If you'll recall, I was experimenting with my AR 15 that tended to be a little cranky with steel-cased ammo. Previously, I'd run about 150 rounds through it using a ratio of 1 brass to 10 steel cased rounds and found some success. I finally succeeded in getting back out to the range yesterday to do further testing.
Although I didn't get to shoot as much as I wanted, I still think my results are significant. I put an additional 50 or so rounds through the AR, which operated without a hitch. I still haven't cleaned the gun. Before shooting, I opened it up, and true to the Tula reputation, the insides were quite filthy. Nevertheless, the gun operated reliably and I experienced no malfunctions of any kind in the entire 50 rounds.
For the record, that's nearly 200 rounds of steel cased ammo that I've fired through my gun. Before I started mixing steel and brass, the same gun would malfunction on steel ammo, almost like clockwork, before I could finish the third mag. Usually, the stoppage wasn't fixable without a cleaning rod.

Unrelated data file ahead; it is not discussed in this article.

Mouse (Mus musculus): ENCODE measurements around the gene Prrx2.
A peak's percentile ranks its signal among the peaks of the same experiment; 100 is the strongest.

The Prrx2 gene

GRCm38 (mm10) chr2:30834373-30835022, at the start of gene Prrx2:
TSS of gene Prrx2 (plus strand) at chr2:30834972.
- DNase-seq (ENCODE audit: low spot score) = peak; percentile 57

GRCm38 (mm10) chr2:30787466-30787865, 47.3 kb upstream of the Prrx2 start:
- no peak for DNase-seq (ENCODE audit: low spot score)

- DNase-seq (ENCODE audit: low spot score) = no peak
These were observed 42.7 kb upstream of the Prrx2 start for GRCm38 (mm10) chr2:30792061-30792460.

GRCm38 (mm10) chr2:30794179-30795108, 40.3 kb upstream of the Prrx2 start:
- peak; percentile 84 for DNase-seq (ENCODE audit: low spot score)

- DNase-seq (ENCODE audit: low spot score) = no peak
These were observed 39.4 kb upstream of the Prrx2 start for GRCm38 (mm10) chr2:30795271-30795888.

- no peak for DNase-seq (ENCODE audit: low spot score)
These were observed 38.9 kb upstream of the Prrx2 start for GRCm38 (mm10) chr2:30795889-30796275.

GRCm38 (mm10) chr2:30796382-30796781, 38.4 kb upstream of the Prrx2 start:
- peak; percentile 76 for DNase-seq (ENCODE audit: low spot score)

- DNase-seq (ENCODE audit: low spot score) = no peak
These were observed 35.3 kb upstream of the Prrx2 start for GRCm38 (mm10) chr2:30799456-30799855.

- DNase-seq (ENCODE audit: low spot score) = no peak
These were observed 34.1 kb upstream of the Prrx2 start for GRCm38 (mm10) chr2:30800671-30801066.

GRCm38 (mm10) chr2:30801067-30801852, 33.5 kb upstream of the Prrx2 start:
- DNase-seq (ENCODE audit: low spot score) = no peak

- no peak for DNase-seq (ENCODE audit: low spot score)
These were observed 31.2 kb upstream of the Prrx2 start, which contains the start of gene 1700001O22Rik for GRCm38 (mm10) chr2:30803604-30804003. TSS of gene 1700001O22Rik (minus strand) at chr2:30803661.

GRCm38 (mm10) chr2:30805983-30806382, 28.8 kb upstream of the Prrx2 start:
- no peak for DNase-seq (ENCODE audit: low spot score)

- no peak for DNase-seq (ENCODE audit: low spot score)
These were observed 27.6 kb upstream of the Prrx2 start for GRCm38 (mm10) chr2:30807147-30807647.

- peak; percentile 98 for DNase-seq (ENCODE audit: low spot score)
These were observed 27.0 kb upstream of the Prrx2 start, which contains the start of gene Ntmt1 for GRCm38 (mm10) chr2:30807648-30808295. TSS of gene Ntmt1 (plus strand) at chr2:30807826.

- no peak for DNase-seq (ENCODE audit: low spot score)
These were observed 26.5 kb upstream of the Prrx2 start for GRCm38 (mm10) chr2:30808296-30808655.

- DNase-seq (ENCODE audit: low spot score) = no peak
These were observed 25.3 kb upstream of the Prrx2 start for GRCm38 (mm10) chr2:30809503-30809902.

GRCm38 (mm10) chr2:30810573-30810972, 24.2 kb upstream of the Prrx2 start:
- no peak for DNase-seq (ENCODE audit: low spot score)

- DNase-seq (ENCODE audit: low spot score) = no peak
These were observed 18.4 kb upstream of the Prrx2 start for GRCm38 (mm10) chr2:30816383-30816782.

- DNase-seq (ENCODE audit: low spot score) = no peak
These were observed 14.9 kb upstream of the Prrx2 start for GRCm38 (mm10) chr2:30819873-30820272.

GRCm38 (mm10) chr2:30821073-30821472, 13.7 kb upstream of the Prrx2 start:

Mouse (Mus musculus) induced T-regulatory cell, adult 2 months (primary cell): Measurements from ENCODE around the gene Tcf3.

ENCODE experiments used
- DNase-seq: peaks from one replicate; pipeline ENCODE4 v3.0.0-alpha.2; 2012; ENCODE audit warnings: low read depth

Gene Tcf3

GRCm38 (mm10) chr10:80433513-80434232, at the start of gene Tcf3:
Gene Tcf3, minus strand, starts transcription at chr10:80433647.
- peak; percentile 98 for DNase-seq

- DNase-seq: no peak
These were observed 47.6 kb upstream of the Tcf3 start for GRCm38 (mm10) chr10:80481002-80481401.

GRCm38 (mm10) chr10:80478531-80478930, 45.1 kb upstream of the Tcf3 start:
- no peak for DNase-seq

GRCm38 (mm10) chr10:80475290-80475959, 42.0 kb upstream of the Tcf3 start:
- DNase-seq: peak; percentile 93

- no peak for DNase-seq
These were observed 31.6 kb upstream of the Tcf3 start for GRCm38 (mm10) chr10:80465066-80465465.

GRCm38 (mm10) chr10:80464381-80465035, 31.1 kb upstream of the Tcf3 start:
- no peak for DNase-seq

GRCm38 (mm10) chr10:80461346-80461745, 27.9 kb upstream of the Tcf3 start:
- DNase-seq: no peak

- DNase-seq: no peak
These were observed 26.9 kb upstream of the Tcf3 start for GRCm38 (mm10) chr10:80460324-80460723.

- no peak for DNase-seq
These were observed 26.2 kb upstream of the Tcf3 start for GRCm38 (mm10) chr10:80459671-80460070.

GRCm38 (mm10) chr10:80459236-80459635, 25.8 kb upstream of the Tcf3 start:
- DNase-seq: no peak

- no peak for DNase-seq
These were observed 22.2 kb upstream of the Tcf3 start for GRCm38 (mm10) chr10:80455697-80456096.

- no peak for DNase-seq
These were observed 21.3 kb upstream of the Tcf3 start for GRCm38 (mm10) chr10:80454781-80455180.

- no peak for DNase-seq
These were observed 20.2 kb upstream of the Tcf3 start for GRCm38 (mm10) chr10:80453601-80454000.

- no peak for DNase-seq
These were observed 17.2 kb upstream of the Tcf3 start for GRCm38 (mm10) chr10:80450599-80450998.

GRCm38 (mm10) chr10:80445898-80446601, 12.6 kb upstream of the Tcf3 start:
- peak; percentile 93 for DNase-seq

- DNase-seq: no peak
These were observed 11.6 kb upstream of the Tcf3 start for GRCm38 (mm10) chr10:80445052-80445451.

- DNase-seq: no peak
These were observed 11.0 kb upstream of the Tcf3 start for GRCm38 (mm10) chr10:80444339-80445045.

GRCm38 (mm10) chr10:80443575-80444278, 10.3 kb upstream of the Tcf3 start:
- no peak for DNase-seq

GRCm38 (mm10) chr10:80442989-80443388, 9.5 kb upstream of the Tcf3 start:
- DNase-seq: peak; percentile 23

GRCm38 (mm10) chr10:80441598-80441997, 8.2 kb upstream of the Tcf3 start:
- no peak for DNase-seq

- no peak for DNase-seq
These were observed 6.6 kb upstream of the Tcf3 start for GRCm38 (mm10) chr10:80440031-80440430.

Although my methods are not even close to scientific, they're good enough for me. Yesterday, I also bought a few more boxes of steel cased ammo, which I intend to keep shooting (for cheap).
I'm going to continue this test. I want to run the AR to failure using this dirty, cheap, steel cased ammo, performing no maintenance except for oiling with Mobil 1 synthetic 10W-40, my preferred lubricant of choice. People may laugh at this, but I've had excellent results. The oil stays where I put it...even after many rounds, when I open up my gun, the internals are still thoroughly coated with oil. There's little to no cook-off, even on the back of the bolt where most of the heat and carbon usually build up. And, the anti-deposit nature of synthetic oil means that most of the gunk is actually suspended in the oil, not fused to the metal parts of my gun. It just works.
I figure if it holds up for a 1,000 rounds with dirty Tula, it should be just fine to shoot that much or more of brass without worrying about a significant malfunction.